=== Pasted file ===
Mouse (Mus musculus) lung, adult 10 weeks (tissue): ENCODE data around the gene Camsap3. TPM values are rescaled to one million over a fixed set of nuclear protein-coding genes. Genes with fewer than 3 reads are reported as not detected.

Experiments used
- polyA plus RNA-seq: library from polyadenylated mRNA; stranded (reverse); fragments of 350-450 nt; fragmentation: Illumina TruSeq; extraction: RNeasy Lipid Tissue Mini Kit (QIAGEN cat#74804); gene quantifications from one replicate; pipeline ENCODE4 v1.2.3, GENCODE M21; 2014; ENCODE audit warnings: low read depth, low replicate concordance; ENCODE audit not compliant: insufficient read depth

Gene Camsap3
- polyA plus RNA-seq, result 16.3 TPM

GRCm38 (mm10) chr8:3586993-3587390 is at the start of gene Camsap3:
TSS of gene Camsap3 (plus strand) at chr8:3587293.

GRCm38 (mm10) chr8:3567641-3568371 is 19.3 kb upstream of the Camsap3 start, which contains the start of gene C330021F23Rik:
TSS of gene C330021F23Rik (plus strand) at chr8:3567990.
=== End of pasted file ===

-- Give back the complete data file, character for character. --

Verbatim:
Mouse (Mus musculus) lung, adult 10 weeks (tissue): ENCODE data around the gene Camsap3. TPM values are rescaled to one million over a fixed set of nuclear protein-coding genes. Genes with fewer than 3 reads are reported as not detected.

Experiments used
- polyA plus RNA-seq: library from polyadenylated mRNA; stranded (reverse); fragments of 350-450 nt; fragmentation: Illumina TruSeq; extraction: RNeasy Lipid Tissue Mini Kit (QIAGEN cat#74804); gene quantifications from one replicate; pipeline ENCODE4 v1.2.3, GENCODE M21; 2014; ENCODE audit warnings: low read depth, low replicate concordance; ENCODE audit not compliant: insufficient read depth

Gene Camsap3
- polyA plus RNA-seq, result 16.3 TPM

GRCm38 (mm10) chr8:3586993-3587390 is at the start of gene Camsap3:
TSS of gene Camsap3 (plus strand) at chr8:3587293.

GRCm38 (mm10) chr8:3567641-3568371 is 19.3 kb upstream of the Camsap3 start, which contains the start of gene C330021F23Rik:
TSS of gene C330021F23Rik (plus strand) at chr8:3567990.